Over the summer I got my hands on What Salmon Know by Elwood Reid; six months later, I’m already reading it again. Reid is known for his novels If I Don’t Six and Midnight Sun but it would be a literary tragedy to overlook the stories in What Salmon Know. The second you open this collection of ten, you can smell the musk of bulls, fish guts and boated deer carcasses—but you also catch whiffs of perfume and sweet sweat rising from the women that seem to all float past the heavy-footed men these stories center around. While the workingmen in this collection grapple in grim circumstances, Reid sheds a light on a corner of masculinity we don’t often see. He does more than show the soft side of brusque, callus-fingered narrators, he manages to highlight the exact spot where tenderness and rage smash together in a person. The consequences of these collisions make for ten stories that, despite their roughness, you can’t help but want to rub up against. In a frenzy of admiration last summer, I got a hold of Elwood to tell him just how struck I was by the collection and to ask him to consider sending an unpublished story to the Baltimore Review. I got back a response about the editing process of “Lime”, one of my favorite stories in What Salmon Know, which he did under the notoriously cutthroat counsel of Gordon Lish. I also got this exciting note: “Stories bubble up from time. Perhaps I could send one your way.” Fingers crossed! But until then, pick up What Salmon Know.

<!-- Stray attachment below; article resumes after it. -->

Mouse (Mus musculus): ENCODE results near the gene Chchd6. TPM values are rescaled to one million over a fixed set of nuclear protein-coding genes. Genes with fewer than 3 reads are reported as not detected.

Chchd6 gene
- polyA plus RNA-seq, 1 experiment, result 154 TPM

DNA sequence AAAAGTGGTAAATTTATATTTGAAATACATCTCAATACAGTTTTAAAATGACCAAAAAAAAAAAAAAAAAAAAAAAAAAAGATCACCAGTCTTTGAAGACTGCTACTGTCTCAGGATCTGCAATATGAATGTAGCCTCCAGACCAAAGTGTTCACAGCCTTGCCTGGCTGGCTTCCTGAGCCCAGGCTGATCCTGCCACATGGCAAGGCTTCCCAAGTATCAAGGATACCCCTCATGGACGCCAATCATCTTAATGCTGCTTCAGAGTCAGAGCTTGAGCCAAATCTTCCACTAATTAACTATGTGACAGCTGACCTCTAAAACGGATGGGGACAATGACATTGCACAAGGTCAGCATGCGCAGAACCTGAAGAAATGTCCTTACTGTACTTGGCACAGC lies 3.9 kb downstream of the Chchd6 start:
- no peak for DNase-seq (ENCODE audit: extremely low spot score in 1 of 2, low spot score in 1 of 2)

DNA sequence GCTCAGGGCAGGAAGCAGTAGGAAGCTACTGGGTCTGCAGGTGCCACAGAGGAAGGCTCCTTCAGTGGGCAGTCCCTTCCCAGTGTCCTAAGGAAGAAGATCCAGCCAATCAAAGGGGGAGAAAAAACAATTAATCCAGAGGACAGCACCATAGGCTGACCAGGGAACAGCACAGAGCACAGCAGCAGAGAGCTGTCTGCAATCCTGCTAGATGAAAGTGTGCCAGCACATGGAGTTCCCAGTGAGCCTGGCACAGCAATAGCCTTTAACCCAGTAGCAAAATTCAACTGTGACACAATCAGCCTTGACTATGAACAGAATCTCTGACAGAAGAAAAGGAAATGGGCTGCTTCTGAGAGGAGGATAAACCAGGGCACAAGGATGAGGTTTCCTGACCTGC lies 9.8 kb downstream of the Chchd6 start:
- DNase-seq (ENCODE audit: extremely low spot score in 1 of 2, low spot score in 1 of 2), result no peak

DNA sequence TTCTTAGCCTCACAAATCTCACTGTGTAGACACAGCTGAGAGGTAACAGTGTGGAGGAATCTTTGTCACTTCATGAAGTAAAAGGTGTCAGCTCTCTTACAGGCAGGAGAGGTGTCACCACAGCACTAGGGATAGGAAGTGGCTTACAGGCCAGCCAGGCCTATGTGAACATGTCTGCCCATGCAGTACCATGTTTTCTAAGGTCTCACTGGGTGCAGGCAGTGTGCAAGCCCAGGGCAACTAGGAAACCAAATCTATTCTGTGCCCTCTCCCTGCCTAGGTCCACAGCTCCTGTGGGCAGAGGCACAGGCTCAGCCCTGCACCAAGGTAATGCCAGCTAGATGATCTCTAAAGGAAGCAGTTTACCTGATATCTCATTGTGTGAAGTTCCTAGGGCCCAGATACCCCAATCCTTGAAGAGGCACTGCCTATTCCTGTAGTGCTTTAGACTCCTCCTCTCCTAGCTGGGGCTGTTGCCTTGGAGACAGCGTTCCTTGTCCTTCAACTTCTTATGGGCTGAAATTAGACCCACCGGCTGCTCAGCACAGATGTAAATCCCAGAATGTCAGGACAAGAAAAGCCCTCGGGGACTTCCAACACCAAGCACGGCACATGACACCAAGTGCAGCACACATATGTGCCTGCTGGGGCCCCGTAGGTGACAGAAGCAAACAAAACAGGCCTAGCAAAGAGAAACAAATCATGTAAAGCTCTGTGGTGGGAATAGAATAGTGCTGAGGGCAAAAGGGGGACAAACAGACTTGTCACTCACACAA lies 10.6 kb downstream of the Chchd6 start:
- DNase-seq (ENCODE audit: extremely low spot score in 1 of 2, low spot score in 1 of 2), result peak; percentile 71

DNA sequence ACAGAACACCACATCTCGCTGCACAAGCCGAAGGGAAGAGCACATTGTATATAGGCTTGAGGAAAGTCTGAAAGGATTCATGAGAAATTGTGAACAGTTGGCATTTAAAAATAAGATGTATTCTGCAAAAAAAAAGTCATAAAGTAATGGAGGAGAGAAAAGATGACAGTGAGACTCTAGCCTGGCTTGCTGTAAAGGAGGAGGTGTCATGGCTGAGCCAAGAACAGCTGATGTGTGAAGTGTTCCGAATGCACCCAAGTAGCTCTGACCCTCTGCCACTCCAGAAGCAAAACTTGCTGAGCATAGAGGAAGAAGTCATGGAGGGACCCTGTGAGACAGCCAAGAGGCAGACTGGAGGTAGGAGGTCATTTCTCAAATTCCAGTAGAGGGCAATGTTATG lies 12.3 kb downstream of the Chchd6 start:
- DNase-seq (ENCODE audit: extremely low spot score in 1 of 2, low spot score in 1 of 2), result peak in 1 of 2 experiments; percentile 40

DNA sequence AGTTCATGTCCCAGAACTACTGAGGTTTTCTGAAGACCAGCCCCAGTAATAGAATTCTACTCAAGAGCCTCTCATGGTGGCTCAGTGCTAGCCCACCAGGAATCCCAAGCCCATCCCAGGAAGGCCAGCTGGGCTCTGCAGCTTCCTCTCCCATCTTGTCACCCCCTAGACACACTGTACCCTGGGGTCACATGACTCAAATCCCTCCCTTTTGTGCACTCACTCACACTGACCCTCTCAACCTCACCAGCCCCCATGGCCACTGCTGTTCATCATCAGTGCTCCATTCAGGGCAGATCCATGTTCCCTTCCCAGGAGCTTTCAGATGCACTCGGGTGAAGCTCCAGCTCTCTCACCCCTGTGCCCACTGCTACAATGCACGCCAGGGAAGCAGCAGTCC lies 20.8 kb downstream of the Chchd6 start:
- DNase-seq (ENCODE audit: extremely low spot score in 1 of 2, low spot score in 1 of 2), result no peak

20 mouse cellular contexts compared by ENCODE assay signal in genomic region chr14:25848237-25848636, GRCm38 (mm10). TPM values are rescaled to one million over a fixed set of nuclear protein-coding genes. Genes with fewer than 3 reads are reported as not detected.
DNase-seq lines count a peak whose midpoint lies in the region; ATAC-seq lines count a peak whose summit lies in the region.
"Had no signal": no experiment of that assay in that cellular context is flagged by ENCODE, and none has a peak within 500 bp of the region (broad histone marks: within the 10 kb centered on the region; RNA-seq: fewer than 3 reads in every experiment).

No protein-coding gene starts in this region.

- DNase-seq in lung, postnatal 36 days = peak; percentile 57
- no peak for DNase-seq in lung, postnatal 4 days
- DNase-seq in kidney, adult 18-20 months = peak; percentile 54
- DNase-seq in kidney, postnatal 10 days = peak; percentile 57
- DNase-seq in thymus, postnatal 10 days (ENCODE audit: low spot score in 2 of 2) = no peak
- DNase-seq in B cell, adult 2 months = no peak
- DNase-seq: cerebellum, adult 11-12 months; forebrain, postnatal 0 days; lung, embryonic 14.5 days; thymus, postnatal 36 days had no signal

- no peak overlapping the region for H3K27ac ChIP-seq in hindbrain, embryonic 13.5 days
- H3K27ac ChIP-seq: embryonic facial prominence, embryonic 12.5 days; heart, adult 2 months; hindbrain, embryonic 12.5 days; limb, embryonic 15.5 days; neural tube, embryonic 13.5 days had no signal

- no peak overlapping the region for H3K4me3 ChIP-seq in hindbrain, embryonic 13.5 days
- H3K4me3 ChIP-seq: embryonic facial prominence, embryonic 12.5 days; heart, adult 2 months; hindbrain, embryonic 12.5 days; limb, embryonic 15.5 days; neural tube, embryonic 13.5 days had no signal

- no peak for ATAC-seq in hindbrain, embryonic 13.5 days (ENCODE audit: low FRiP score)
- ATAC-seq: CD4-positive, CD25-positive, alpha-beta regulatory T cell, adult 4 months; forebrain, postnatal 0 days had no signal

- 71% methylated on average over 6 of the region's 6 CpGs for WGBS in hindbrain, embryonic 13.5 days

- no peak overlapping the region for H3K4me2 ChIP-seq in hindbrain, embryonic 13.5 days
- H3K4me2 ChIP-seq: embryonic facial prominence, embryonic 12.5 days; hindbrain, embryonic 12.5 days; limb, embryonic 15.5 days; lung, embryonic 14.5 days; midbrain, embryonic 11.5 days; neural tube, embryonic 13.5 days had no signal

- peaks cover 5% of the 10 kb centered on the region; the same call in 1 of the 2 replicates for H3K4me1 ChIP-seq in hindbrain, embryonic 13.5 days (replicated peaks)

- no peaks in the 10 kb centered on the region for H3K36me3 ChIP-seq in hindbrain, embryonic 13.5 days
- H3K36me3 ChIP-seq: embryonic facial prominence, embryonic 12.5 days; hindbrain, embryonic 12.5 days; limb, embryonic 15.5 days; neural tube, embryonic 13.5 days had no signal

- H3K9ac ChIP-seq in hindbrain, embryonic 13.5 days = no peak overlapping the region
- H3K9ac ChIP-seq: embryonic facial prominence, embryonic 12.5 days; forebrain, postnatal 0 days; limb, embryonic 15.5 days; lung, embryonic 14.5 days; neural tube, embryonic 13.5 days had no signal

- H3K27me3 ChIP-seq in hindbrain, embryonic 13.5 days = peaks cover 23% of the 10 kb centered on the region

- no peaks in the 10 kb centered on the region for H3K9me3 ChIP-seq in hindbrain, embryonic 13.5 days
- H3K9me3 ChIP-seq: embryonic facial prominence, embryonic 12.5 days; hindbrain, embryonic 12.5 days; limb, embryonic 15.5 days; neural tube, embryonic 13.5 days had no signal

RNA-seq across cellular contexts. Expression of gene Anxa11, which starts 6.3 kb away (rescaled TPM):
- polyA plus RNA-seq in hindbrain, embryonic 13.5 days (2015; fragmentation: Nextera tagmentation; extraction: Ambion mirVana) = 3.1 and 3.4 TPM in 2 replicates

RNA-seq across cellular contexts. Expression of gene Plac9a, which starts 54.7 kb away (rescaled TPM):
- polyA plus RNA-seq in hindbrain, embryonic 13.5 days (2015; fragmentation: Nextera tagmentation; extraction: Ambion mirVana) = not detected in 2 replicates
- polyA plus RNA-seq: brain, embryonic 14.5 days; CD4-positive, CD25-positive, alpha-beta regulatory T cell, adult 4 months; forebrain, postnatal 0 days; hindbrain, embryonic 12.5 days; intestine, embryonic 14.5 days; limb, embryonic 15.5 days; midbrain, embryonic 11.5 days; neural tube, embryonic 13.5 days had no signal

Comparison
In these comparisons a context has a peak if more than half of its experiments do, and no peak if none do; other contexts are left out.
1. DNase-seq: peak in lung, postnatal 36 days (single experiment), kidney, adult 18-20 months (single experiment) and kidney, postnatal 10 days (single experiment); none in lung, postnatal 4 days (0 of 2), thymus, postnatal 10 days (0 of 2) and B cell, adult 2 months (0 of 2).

--Elise Burke, Fiction Editor












We hope that you will also enjoy these selections, as well as the work of Baltimore Review contributors. Of course.

What have you been reading?